The latest forecast from eMarketer claims that a sharp growth in adoption of Spotify and a slowdown in the adoption of Pandora will see the former overtake the latter in the US within the next five years. The research company suggests that Pandora will have 75.9m users this year compared to 58.4m for Spotify (split between free and subscribers). Over the coming years, Pandora’s numbers will be shaved slightly, ending up with 75.3m by 2022. Spotify, meanwhile, will grow its userbase by around 10% each year for the next few years, but this will slow down to closer to 3-4% growth in 2021 and 2022 by which point it will just nose past Pandora with 76.7m users.
There are some tricky semantics here as eMarketer calls Pandora “the most popular music streaming service in the US”, but YouTube would surely raise its hand at this point. Calling it the “biggest audio music streaming service” or the “biggest audio-only music streaming service” might be more apposite. Neither does it mention Apple Music, which several sources are saying has now overtaken Spotify in terms of paid users in the US. Equally there is no mention of Amazon or its pincer movement into the mainstream with Amazon Prime Music and Amazon Music Unlimited. This is presented by eMarketer as a two-horse race so there are some blind spots that need to be addressed.
While the headlines of the research are all about how Spotify will start to leave Pandora choking on its dust in the next five years, there is a lot more to unpack here. Firstly, eMarketer is saying that Pandora will go from 76.3m users in 2017 to 75.3m in 2022. So even with increased competition from Spotify (not to mention Apple Music and Amazon), Pandora will only suffer a 1.3% slip in its userbase over a six-year period (which is no mean feat). Secondly, as we noted above, the forecast is that Spotify’s rocketing growth rate will start to cool down around 2021. As they are very different user propositions (one on-demand and the other radio-like for the most part, although it does have a premium on-demand tier now), it would appear that Spotify (and Apple and Amazon) is pulling the brakes on Pandora’s growth – but it is not totally cannibalising its userbase. So the fact that Pandora is effectively going to hold firm while newer services all continue to grow around it is surely good news for the entire music industry. It suggests a large and diverse digital music landscape is becoming a reality.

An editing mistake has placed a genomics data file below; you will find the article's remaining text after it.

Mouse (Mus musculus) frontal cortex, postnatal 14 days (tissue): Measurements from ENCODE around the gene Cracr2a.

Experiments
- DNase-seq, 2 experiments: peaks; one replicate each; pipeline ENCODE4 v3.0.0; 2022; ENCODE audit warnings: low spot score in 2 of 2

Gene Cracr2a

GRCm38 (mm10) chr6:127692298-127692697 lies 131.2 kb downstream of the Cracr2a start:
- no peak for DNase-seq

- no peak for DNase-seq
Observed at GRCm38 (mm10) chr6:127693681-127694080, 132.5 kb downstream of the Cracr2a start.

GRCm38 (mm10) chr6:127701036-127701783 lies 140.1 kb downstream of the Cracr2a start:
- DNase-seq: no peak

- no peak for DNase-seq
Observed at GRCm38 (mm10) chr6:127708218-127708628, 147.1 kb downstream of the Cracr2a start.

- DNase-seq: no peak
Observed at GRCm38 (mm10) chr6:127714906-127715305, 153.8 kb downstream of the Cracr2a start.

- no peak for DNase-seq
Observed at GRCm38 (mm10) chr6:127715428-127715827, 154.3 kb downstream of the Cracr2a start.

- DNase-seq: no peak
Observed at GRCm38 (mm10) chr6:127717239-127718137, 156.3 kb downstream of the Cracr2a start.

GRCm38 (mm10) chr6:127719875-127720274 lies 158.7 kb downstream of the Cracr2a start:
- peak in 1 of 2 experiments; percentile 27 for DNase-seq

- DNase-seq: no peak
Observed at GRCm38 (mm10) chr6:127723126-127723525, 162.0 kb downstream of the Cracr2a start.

But this all begs the wider question about where the digital ceiling is in the US and if we have already started to bump up against it. With a population of 326m, Pandora is already reaching a third of the country (and that’s not even discounting the young children and older consumers who are not going to be listeners); but it appears to be reaching saturation point. Based on these eMarketer numbers, once Spotify crosses the 70m mark, it seems to hit a pain barrier and its annual growth significantly slows.
There will be consumers who use multiple services, of course, but perhaps the industry has to wake up to the fact that, given the current makeup of the streaming business, 75m could be the largest number of people that a single music-only service (note that earlier point about YouTube) could reach in the US before slowing to a crawl. And if that is going to happen in the next five years, this could present an existential crisis that everyone in the sector is going to have to start facing down. Unless, of course, Apple, Amazon or YouTube buys Spotify. Then all bets are off.